By Autumn, Thompson, GCR Public Affairs Volunteer
“I am an advocate for volunteering,” exclaimed John Johnson, an 81-year old veteran who was honored for 60 years of volunteer work with the American Red Cross this past April.
Johnson grew up in northern Chicago, where public service was instilled in him from a very young age. He achieved his Eagle Scout status in 1952, giving him the basis and appreciation for volunteering.
While enrolled at the University of Virginia in 1955, as a candidate for a bachelor of science degree in aeronautical engineering, Johnson began his work as a ground team leader with the Civil Air Patrol. He explained that at the time, unfortunately there was no local rescue squad, local fire departments did not have rescue teams, and the only two ambulances in the area were run by funeral homes.
“This was a huge deficit for the community,” he explained. “In 1959, the remnants of a hurricane spawned a few tornadoes in the Charlottesville area. This is when myself and the Civil Air Patrol unit formed a rescue team to respond.”
That series of rescues gave Johnson the motivation for beginning his volunteer career in emergency services with the American Red Cross.
Embarking on his newfound volunteer path in Charlottesville, Johnson began as a lifeguard and an instructor of advanced first aid and water safety that same year. Every place Johnson has lived since, from Florida to California, including his 12 years of active duty in the Navy, he has volunteered with local chapters of the Red Cross.
“Clara Barton’s original concept was to establish community based local chapters,” Johnson remarked. “I feel proud that I was able to take part in so many of those chapters during my life.”
Johnson has mainly spent his volunteer time assisting with disaster services and emergency management. In 1961, Johnson was sent to an active duty station at Point MuGu, a California naval missile center. Upon his arrival, he immediately thought of his volunteer commitment to the Red Cross, and sought out the local chapter. Over the course of the following two years, he volunteered as first aid instructor.
In 1969, he was deployed in Key West, Fla. where he lived on Sugarloaf Key and became a civil defense warden. Acting in this role, he was tasked with overseeing emergency management there, which paired nicely with his volunteer role with the local Red Cross chapter.
In 1972, there was a hurricane and waterspout off the coast of the keys. “An entire trailer park village was wiped out,” Johnson recalled. “I was so busy rescuing people, thanks to my [Red Cross] training, I knew what I was doing.”
Following the end of the Vietnam War, Johnson was released from active duty. And in 1974 he received a call from the Patuxent River Naval Squad, which offered him an engineering job in St. Mary’s County that he recalled, “he simply could not refuse.”
So he made the move up to Maryland, where he has remained ever since. Upon his arrival at his new station, Johnson came to the pressing realization that there was not a qualified first aid or CPR instructor in the immediate area. Johnson saw this as his opportunity to take the lead in the local Red Cross chapter by immediately filling that gap. In 1975, Johnson began teaching a basic Emergency Medical Technician and advanced first aid courses at the Patuxent River base, while simultaneously responding to local emergencies in St. Mary’s County.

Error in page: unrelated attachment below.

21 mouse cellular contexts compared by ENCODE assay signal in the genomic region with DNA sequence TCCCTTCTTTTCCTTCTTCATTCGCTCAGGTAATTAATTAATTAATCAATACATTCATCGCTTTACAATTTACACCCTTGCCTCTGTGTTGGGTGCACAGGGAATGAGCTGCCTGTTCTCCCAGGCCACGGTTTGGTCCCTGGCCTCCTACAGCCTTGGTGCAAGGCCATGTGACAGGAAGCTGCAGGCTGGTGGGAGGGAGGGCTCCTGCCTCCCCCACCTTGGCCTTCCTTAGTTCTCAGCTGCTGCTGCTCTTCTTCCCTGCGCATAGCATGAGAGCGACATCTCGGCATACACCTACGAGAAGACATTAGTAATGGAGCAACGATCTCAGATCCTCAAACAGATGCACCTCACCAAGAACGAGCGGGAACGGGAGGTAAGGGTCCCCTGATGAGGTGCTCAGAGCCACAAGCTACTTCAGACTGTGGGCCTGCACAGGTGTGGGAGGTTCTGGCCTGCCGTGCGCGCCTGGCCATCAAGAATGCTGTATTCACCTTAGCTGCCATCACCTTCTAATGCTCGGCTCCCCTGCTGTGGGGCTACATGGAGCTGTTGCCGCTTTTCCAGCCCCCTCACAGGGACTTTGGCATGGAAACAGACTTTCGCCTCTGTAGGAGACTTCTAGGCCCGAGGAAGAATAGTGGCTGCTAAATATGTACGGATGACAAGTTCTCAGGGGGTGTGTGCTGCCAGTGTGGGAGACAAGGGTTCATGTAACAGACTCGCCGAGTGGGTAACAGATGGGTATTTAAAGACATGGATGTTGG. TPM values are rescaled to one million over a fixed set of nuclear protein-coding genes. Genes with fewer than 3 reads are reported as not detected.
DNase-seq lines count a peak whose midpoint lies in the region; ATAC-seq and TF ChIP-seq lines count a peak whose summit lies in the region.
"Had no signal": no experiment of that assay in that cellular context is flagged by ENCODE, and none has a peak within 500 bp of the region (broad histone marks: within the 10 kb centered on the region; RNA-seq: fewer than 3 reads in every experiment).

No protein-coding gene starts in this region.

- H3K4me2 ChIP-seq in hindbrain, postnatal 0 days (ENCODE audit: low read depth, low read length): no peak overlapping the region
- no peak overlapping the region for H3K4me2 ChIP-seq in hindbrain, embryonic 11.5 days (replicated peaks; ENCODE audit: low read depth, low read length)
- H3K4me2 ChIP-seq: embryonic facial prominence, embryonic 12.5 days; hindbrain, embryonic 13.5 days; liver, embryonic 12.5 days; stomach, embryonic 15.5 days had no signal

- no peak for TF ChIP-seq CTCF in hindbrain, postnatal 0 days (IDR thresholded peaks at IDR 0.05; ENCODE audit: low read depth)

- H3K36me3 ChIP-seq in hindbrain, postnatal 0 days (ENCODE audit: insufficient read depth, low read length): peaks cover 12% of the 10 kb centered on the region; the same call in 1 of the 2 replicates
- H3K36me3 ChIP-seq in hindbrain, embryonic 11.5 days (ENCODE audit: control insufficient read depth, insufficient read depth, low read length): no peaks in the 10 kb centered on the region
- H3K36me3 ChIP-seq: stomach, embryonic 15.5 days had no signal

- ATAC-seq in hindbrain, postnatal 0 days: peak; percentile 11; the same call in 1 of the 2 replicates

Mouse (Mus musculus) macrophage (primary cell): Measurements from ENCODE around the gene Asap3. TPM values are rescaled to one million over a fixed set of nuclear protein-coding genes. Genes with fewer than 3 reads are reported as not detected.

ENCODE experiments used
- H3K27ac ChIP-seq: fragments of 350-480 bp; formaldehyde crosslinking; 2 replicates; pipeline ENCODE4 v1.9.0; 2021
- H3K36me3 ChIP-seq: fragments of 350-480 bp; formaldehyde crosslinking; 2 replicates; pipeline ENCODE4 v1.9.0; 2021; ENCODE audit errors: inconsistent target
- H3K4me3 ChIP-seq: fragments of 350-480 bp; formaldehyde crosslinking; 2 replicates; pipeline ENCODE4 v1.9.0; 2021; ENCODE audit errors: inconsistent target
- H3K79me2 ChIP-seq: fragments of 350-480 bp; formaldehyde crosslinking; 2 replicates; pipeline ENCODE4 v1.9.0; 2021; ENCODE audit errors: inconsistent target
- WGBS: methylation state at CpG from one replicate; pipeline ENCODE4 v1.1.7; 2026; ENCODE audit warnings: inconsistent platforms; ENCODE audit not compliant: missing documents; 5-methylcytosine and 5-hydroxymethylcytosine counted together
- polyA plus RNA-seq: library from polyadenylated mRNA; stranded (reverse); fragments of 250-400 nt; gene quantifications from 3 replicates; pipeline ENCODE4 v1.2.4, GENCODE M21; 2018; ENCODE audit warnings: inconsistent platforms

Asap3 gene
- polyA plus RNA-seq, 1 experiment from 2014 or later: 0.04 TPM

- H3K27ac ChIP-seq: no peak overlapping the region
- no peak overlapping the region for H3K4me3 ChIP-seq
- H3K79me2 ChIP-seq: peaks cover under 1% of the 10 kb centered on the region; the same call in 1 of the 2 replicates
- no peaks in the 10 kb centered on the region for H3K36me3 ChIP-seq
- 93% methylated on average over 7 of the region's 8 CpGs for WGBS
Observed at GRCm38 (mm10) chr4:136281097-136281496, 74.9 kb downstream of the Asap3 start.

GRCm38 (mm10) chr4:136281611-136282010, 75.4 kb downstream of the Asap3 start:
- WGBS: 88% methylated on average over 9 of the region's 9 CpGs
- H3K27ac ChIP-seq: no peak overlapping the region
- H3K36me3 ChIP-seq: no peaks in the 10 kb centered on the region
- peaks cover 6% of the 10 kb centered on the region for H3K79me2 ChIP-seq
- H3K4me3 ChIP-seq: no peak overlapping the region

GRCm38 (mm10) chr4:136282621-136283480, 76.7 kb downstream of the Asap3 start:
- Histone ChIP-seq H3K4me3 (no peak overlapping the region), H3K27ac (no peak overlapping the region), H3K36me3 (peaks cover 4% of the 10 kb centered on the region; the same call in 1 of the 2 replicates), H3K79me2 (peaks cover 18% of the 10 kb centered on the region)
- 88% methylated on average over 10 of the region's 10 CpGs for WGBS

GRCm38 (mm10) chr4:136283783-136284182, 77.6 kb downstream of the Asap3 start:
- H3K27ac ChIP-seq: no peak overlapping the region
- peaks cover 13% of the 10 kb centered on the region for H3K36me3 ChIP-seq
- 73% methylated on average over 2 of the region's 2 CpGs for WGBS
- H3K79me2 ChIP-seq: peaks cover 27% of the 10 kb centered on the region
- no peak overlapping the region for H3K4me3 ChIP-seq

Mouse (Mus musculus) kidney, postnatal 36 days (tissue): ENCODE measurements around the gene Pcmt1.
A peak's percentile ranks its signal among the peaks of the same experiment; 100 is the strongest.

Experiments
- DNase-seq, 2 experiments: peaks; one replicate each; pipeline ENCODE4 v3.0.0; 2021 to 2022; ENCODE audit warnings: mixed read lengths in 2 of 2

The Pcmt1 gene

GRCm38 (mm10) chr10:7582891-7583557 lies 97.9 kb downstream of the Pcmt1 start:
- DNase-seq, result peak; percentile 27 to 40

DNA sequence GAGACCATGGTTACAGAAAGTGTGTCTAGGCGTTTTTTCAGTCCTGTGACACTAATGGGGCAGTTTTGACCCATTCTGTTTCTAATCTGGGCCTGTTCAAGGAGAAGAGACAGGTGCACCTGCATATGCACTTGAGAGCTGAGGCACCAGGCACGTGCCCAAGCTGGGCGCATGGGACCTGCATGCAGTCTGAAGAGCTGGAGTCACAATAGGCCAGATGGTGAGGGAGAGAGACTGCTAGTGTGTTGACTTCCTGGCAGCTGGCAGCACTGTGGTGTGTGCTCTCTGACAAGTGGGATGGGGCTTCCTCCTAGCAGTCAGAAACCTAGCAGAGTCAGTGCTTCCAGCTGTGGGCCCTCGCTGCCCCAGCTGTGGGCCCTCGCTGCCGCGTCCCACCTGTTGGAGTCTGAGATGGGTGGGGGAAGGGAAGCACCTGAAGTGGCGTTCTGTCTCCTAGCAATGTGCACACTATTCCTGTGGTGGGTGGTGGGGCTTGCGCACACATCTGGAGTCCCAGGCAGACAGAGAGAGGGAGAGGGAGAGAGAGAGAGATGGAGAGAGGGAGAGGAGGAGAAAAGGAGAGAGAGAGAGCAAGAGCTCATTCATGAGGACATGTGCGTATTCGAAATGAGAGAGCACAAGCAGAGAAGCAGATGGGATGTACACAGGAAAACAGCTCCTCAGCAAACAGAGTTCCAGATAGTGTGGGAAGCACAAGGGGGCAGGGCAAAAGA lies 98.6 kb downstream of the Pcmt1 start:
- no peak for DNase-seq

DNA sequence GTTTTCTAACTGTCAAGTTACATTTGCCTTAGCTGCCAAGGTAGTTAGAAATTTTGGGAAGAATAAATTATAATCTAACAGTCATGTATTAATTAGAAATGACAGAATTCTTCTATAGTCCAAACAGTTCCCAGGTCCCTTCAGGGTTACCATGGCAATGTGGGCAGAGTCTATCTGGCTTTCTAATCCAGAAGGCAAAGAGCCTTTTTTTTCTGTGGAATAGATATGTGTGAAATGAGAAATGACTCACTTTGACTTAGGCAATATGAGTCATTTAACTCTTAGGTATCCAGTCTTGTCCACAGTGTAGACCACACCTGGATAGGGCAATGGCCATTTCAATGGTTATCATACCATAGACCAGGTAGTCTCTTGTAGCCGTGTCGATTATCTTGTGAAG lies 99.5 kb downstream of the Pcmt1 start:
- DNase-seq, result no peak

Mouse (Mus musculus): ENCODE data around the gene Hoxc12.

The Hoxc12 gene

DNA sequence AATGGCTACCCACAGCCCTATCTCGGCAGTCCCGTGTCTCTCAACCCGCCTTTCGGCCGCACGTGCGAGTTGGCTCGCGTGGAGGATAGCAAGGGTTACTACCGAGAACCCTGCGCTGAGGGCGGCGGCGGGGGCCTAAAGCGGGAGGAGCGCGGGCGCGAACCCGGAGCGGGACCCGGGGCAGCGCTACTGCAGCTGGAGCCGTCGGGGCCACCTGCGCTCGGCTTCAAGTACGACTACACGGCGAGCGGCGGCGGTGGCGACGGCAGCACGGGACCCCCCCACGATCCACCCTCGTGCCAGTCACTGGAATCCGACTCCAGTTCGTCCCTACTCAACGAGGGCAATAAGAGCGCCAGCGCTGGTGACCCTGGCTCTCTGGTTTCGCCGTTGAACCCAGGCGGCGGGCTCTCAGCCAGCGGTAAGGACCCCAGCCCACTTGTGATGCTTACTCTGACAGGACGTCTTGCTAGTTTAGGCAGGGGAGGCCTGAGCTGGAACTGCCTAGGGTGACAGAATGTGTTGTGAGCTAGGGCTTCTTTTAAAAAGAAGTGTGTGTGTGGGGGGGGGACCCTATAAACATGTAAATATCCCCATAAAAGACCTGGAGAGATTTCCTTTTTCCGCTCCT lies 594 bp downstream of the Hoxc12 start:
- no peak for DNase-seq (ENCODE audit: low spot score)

By 1998, Johnson deployed to Puerto Rico for relief efforts following Hurricane George. Upon receiving news of his deployment, Johnson had a moment of panic, as he had never studied the Spanish. “I quickly dug around my daughter’s bedroom and found her old English-Spanish dictionary from high school,” Johnson laughed. “In one week, I was not only answering the telephone in Spanish, but I was organizing bilingual field teams.”
He spent his three weeks in Puerto Rico as the designated local disaster specialist. “The hurricane went right down the middle of the island and caused devastation from the east to the west,” Johnson recalled.
He worked with local people on recovering salvageable items, and noticed that a lot of what the people needed during his time was encouragement to start piecing their lives back together again.
Today, Johnson splits his year working with the Southern Maryland Red Cross chapter and spends three to four months (during winter months) in Lakewood Park, Fla. working with the Red Cross Coast to Heartland chapter.
He prides himself on putting a large portion of his available time to good use. He not only volunteers with the Red Cross, but also with the Naval Civil Air Patrol, Salvation Army, Sea Scouts, Naval Cadets, and even acts as an amateur radio operator for the Coast Guard Auxiliary.
“Engaging in emergency service training and management is my idea of fun” he said with a chuckle, “there’s nothing like seeing all of your hard work tie together and partnerships are really important to me.”
When asked for one piece of advice to give to others, Johnson thoughtfully stated his life lesson. “If my experiences volunteering has taught me anything, it’s that you should try to do some good and encourage people to become self-sufficient and responsive in times of disaster,” he said with sincerity. “Take care of yourself first, so then you can take care of others.”
No doubt Johnson packed that care and his adventurous spirit in the completon of a recent trip to Iceland.
We salute Johnson on his exemplary 60 years of dedicated service to emergency management and disaster relief response with the American Red Cross. And for embodying the Red Cross fundamental principle of humanity.
The preceding article is part of a series on local Red Cross volunteers. We hope you will be inspired by their stories, then take steps to join our ranks as strive to help our neighbors prepare for and recover from disasters.
For additional information, e-mail: firstname.lastname@example.org or call (410) 913-9154.